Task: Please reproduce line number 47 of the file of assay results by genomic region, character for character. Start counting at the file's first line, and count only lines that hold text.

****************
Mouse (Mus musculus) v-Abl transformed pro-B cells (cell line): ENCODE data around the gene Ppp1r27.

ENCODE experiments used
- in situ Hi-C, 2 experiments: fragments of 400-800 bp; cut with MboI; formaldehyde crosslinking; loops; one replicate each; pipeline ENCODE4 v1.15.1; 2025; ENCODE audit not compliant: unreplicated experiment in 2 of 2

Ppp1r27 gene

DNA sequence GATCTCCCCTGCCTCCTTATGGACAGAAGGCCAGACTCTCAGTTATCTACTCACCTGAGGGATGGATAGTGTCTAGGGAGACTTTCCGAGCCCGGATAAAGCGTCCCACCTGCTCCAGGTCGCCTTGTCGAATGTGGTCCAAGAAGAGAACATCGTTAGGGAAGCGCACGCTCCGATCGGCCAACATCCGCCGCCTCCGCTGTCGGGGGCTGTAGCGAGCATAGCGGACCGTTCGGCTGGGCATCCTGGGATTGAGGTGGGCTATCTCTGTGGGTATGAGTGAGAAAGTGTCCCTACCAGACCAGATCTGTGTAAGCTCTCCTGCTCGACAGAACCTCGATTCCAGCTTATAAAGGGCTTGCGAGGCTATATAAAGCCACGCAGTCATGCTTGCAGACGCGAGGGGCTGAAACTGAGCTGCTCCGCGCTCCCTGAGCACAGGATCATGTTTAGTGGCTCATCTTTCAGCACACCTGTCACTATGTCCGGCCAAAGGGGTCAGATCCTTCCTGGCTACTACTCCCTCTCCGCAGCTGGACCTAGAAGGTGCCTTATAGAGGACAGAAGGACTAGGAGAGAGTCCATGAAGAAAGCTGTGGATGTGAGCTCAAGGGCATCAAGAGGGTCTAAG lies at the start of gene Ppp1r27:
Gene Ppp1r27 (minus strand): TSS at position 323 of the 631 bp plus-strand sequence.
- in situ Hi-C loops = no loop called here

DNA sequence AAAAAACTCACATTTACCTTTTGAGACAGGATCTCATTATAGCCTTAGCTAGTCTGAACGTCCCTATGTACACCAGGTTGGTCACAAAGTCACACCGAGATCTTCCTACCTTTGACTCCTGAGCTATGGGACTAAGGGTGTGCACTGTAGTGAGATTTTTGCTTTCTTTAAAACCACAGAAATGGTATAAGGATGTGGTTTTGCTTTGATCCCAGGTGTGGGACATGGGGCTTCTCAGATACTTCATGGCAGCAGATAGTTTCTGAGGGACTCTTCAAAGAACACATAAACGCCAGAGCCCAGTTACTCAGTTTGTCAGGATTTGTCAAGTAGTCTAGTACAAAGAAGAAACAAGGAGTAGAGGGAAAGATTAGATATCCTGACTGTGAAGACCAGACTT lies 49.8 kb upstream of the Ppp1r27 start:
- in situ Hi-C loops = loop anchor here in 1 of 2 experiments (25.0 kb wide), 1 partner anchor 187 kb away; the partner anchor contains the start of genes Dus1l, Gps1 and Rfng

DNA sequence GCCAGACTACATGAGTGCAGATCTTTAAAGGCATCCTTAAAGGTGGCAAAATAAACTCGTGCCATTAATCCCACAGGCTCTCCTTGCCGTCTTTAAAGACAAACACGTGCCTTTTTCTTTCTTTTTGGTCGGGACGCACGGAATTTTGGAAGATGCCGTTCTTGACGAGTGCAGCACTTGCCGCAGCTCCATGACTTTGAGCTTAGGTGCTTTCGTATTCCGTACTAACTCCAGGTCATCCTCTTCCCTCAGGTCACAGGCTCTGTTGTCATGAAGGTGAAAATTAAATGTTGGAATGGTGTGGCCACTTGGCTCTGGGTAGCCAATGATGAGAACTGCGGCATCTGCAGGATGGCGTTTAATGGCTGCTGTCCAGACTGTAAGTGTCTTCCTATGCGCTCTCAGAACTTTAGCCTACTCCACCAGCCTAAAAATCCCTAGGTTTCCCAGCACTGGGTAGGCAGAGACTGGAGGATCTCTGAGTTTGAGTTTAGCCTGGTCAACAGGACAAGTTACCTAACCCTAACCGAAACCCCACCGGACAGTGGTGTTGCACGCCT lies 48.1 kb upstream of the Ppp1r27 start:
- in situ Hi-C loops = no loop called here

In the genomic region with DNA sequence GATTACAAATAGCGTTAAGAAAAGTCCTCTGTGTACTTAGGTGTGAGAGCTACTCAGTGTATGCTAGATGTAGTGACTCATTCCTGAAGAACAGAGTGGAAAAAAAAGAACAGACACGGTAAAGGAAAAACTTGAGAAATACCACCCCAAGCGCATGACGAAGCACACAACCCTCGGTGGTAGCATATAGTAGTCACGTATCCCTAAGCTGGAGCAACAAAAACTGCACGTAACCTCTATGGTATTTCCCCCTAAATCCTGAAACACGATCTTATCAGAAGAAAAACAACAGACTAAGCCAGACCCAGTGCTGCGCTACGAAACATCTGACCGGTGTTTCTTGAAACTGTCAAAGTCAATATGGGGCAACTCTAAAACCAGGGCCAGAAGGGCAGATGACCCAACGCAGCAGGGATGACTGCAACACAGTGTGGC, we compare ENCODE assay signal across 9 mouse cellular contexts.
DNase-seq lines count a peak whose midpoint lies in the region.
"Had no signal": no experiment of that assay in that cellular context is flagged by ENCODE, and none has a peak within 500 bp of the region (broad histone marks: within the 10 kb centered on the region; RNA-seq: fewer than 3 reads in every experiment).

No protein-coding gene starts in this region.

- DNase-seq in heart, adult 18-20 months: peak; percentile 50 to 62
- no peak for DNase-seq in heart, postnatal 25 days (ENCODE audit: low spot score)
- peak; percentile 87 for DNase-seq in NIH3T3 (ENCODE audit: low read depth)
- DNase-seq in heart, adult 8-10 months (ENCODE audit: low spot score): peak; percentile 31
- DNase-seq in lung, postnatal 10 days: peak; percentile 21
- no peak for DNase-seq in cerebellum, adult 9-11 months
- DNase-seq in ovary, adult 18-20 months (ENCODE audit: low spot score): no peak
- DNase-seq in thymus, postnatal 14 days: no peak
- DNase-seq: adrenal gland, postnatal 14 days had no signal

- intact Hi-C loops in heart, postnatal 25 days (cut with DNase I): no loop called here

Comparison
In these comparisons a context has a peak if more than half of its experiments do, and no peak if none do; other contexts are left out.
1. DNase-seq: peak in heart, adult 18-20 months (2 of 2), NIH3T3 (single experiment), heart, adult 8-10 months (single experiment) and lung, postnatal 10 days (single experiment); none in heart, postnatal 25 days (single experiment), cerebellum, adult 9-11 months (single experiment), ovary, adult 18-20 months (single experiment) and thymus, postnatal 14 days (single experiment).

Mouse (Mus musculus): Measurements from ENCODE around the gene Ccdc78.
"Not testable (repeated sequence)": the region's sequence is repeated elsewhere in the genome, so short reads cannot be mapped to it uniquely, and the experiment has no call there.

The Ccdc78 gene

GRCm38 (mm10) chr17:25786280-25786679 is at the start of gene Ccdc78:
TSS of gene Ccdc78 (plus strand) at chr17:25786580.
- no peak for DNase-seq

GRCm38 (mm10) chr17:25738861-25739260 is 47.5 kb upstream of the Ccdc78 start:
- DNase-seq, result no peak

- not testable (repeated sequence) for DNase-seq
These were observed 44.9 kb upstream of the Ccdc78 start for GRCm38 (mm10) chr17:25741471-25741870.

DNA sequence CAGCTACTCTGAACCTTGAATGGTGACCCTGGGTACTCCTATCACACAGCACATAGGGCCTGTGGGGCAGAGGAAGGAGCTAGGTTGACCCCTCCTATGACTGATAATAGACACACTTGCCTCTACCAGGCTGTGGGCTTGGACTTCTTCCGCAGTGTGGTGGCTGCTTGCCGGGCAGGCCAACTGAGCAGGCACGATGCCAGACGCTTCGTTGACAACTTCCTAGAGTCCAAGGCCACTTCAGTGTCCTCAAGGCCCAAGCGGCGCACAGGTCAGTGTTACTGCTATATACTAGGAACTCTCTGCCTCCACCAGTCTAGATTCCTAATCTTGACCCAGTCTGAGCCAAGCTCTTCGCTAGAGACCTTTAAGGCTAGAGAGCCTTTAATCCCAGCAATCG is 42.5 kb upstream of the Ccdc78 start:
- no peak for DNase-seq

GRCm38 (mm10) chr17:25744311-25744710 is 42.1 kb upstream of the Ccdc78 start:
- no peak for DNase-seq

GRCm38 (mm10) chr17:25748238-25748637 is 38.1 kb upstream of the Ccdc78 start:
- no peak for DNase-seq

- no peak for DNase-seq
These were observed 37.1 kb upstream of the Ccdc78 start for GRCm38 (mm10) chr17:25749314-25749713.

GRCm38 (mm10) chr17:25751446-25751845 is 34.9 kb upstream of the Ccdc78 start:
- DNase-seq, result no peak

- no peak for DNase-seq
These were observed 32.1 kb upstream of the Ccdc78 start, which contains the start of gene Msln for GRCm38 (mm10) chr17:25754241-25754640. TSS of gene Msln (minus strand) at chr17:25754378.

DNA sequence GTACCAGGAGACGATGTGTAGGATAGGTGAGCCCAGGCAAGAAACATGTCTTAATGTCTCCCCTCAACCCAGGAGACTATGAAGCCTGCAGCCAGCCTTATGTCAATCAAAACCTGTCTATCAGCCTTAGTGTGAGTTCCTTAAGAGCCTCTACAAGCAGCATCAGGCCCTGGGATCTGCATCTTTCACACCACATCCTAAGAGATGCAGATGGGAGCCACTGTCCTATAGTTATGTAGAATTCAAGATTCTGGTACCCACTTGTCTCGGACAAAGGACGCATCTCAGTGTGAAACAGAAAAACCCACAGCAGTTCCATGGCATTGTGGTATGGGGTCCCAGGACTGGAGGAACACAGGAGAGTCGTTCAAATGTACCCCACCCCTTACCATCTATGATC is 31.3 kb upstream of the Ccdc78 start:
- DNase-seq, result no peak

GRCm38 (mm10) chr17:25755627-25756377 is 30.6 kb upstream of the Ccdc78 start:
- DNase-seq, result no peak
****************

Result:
GRCm38 (mm10) chr17:25751446-25751845 is 34.9 kb upstream of the Ccdc78 start: